27 May 2016 Applications of Probability Theory III
30 May 2016 Final project report due

## Course Projects and Presentation Schedule (TBA)

Course projects are listed in the alphabetical order of student names, and will be updated once more progresses are made by the students.

Name Project Title
Herbert Chang Music and Market Prediction with Information Theoretic LSTM Recurrent Neutral Networks
Jon Chu Earnings Release Trading: Developing Strategies Based on Probabilities of Events
James Detweiler & Jonathan Meng Optimal Leveraging Strategy for Investing in a Cryptocurrency Casino
Gwendolyn Howard Modeling and Predicting Crude Oil Prices Using Markov Chain Approach
James Keefe Exploring the Black-Sholes Model
Michael Li Evolutionary Dynamics of Positive Interactions
Anwita Mahajan Optimal Strategies in Rock-Paper-Scissors Games
Dan Salas & Ryan Schiller Does Antibiotic Resistance Influence Pharmaceutical Patent and R&D Incentives?
Shikhin Sethi Caches and Jumps
Eric Sun Risk Analysis of Car Accidents
Josh Ufland Utility of Trading for Draft Picks in the NFL
Eva Wang Understanding Bidding Behavior in Two-Item Auctions by Combining Experiments with Modeling
Ran Zhuo Spatial Epidemiological Modeling of Disease Transmission and Intervention Strategies

## Course Policies

### Honor Principle

Collaborations (giving and receiving assistance) during closed-book exams and quizzes are strictly prohibited. Any form of plagiarism is not allowed in the final project. If you have questions, please ask the instructor before doing and should always refer to Academic Honor Principle.

### Accessibility Policy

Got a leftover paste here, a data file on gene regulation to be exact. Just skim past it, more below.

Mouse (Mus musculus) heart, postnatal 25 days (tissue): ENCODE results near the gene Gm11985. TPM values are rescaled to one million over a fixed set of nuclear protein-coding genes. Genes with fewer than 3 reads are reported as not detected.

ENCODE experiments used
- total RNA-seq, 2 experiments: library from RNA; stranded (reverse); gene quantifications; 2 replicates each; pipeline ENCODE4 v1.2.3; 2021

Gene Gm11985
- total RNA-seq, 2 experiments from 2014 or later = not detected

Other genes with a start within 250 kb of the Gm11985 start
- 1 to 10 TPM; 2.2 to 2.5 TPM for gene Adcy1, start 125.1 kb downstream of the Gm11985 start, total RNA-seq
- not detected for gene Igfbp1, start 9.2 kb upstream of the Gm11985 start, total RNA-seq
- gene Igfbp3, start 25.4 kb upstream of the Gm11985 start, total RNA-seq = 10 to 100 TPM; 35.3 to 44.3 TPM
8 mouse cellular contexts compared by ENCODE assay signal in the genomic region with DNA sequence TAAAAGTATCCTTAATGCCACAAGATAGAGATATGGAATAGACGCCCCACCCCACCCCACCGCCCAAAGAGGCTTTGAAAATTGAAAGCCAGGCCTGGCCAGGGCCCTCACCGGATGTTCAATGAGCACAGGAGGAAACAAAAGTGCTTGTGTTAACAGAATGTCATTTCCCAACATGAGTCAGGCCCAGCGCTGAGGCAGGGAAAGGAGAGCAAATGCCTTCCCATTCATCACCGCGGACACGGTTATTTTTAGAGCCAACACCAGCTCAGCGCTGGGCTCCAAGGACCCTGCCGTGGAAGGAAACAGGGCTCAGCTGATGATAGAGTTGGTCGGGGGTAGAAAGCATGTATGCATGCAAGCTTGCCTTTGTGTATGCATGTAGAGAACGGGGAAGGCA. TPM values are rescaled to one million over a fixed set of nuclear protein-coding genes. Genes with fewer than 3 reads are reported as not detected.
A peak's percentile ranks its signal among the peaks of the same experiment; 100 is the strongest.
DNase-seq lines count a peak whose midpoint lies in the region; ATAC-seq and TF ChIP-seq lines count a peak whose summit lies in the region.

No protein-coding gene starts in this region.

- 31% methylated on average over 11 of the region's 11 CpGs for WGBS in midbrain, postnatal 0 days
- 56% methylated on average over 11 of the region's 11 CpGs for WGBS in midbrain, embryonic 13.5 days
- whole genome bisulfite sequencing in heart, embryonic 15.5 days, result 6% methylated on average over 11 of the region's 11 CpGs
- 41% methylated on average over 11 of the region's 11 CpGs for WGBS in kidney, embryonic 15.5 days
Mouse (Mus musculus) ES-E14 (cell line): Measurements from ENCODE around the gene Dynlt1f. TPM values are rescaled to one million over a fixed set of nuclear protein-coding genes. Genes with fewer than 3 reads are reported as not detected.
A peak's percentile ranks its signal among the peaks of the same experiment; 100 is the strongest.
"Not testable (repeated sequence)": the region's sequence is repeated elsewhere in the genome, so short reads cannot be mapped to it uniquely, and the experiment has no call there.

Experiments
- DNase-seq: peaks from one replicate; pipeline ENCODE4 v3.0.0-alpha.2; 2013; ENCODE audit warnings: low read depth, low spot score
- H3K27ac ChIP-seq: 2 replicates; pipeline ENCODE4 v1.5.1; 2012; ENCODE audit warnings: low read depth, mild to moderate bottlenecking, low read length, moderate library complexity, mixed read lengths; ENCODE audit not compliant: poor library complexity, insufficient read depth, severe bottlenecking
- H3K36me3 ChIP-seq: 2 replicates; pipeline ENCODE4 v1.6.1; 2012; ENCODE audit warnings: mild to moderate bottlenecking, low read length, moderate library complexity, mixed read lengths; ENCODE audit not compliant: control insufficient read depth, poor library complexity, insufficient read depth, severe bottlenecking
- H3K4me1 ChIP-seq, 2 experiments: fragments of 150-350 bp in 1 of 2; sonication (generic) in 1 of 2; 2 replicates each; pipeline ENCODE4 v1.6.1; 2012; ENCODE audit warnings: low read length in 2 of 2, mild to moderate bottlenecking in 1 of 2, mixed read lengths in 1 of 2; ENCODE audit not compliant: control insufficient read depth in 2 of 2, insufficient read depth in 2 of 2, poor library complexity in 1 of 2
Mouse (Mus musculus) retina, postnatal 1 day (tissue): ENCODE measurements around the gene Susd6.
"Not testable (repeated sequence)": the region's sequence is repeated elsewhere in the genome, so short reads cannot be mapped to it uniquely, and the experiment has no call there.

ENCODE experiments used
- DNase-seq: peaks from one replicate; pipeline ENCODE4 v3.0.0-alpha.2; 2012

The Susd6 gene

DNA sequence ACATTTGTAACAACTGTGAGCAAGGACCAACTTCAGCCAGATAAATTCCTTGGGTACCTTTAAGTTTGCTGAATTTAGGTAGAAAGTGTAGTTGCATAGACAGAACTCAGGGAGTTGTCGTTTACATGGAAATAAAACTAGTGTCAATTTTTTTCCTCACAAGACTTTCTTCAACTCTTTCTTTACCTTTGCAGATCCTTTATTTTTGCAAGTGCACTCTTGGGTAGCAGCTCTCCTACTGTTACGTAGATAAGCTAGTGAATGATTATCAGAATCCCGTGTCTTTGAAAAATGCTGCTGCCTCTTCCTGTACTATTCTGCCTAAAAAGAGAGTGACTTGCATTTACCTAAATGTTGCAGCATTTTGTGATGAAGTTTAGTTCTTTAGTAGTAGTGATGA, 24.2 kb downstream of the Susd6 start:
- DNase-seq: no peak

Students with learning, physical, or psychiatric disabilities enrolled in this course that may need disability-related classroom accommodations are encouraged to make an office appointment to see your instructor before the end of the second week of the term. All discussions will remain confidential, although the Student Accessibility Services office may be consulted to discuss appropriate implementation of any accommodation requested. At such a meeting please provide your instructor with a copy of a disability registration form, which lists the accommodations recommended for the student by Student Accessibility Services within the Academic Skills Center. The person you might want to contact at the Academic Skills center is Ward Newmeyer, Director of Student Accessibility Services 205 Collis Center - (603) 646-9900.

### Student Religious Observances

Some students may wish to take part in religious observances that fall during this academic term. Should you have a religious observance that conflicts with your participation in the course, please come speak with your instructor before the end of the second week of the term to discuss appropriate accommodations.

### Late Policy

By "deadline" we really mean it. On the condition of accepting the penalty for turning in the final project report late (that is, 5% each additional day), however, an extension of maximum 4 days will be granted on a case-by-case basis. In exceptional circumstances, students with disabilities should inform the instructor of their accommodation requests well in advance, so that the instructor will have sufficient time to work with Student Accessibility Services to provide appropriate accommodations.